The trip was still worthwhile, the local wreck, Louis Shield is just off the rocks. There are some bits in open sand in the middle of the bay, on a very low spring tide these are just visible. Today the top was about 2m down, and 4m to the sand and tangled with old nets and lobster pots, quite dangerous in fact. The bulk of the wreck is just off the rocks, again this is almost too shallow to dive sometimes.

Louis Shield Wreck

Loius Shield Wreck

 

My new GoPro Underwater Housing – More to learn!

Yesterday I took my new GoPro housing and underwater selfie stick for a test. I have had a GoPro camera for a long time so I am used to the benefits and otherwise of using it, but this is the first time I have tried it underwater. The housing was watertight, that’s the main thing, so I haven’t lost a camera. Other than that, well, let’s just say I don’t have much to publish that will win me any awards. Part of this is due to the fact that the water was so cloudy, full of bloom and microscopic stuff which left everything looking green. That and the fact that there wasn’t much marine life around to photograph, a few small crabs on the sandy bottom to follow, one big ugly spider crab, and no fish. I didn’t even look great when I turned it on myself. Nothing to look at here!

Deep – James Nestor – A great book about Freediving and other ocean stuff

DeepJamesNestor

I am partial to a freediving book, as I am partial to endless YouTube videos of people going up and down in endless blue and doing weird underwater stunts, to an extent which my wife doesn’t understand, so when the book ‘the Deep’ by journalist James Nestor came out I was at the front of the queue.

Firstly he deals with freediving as an outsider, a journo sent to cover a competition in Greece. There he sees what in a way is the seedier side of freediving, people pushing themselves to their limits. Blackouts and evacuations to hospital have the potential to give a bad reputation to what is statistically quite a safe sport, but through the people he meets there he is soon drawn into a wondrous world where competition is only a small part of why people feel driven to dive into a place where, for a minute or two at a time, they can forget they are human and be part of something different.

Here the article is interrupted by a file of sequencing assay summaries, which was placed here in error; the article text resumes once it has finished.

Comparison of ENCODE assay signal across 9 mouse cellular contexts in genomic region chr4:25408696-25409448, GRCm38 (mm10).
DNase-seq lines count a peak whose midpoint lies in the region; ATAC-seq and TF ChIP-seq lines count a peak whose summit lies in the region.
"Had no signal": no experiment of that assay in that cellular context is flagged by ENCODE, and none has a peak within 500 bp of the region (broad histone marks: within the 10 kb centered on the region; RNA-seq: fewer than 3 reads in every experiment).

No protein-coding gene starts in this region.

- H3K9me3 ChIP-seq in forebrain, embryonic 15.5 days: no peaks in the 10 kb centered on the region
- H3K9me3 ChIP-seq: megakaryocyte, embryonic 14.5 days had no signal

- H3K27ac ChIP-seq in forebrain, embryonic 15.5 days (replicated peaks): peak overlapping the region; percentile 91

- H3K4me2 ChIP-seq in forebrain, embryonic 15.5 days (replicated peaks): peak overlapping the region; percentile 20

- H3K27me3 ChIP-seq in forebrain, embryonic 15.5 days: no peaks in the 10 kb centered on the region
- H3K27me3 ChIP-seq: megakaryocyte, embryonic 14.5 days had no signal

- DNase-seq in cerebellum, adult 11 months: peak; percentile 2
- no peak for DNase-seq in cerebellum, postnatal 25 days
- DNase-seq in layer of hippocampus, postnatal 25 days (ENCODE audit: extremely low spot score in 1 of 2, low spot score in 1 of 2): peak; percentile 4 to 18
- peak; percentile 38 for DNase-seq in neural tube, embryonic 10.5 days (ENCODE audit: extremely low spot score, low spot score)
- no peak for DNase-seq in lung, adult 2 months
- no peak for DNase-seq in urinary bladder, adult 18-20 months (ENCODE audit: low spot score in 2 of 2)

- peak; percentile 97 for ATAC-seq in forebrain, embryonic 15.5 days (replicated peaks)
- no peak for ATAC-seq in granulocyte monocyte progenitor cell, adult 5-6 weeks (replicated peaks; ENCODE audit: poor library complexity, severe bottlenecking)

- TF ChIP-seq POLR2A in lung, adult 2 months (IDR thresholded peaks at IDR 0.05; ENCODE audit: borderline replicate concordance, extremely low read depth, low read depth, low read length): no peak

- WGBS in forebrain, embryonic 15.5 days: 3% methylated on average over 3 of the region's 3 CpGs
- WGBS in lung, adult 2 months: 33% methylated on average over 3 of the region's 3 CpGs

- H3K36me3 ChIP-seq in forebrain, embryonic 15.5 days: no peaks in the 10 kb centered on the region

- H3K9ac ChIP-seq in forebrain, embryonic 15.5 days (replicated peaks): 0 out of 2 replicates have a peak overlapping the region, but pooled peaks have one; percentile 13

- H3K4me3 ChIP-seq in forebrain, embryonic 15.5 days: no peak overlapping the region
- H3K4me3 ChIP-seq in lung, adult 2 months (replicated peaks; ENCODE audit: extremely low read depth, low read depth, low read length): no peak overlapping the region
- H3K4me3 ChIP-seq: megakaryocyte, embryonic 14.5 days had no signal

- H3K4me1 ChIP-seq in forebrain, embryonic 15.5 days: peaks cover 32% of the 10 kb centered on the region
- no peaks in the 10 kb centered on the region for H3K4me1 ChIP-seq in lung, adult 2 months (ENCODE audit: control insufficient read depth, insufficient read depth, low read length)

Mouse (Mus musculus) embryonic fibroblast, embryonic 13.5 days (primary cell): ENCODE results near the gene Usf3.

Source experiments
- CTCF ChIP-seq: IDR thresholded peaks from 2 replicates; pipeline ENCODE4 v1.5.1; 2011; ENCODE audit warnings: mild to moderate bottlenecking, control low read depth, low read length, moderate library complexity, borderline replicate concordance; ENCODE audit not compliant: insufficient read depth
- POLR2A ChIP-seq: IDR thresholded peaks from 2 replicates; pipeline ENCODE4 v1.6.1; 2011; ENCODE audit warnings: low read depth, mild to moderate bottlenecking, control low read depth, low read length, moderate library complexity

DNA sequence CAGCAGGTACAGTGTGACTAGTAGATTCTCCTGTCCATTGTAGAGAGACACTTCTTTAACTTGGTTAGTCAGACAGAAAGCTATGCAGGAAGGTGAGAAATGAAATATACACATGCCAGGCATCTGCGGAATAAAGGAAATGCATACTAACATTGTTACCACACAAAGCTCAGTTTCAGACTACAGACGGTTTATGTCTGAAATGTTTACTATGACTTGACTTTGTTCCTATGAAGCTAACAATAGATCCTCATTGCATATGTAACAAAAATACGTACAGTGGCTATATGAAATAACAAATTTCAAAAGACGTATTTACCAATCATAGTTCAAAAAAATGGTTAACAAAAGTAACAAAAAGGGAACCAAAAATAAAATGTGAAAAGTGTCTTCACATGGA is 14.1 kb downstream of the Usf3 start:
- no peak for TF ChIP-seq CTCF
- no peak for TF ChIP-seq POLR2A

He goes on to learn from the experts, which includes not only how to dive, but how freedivers interact with the ocean environment and what some of them are achieving in research and conservation. Some of this isn’t necessarily conducted in a strict academic environment, he visits projects that are conducted and/or financed by informed but unqualified individuals rather than academic institutions. This is why he makes reference in the subtitle to ‘renegade science’ but in a way this makes it all the more interesting as individuals pursue interests that might be a little too off piste or dangerous for academics to risk their reputations, or even their lives; think diving unprotected with sharks or sperm whales. Whatever your views on this I am envious of the year he spent chasing down material for this book, and the things he learn’t along the way.

Well worth a read.

Apnea Camo Spearfishing Suit

Time for a New Wetsuit

The wife doesn’t approve of this at all, it is neither fashionable, flattering nor practical, but it might get me a fish.

I went to Spearfishingstore.co.uk otherwise known as Venture Sports, they are a specialist shop in Paignton, Devon, which happens to be not far away from where I live. They are a dive shop who specialises in spearfishing / freediving stuff.

They are really really helpful, can’t do enough for you and full of good advice. I had already bought a few essentials from them, knife, weights, fins etc. But this time I couldn’t resist the great price they offered me on a speargun, so the suit cost me a lot more than I bargained for, but hey, I’m a fully camouflaged spearfisherman and well equipped marine forager now, it will pay for itself in food within the week I am sure!

My suit is an Apnea one. I tried on the examples they have in the shop as they won’t let you ruin a brand new one. Unfortunately the one bought seems a lot tighter, very tight, in fact so tight I took it back and made them let me try a brand new XL, but that was too big, so I hope that the one I have will stretch. Today, having nearly dislocated my shoulder getting it on I spent a while waddling round the garden in it, I think it will stretch.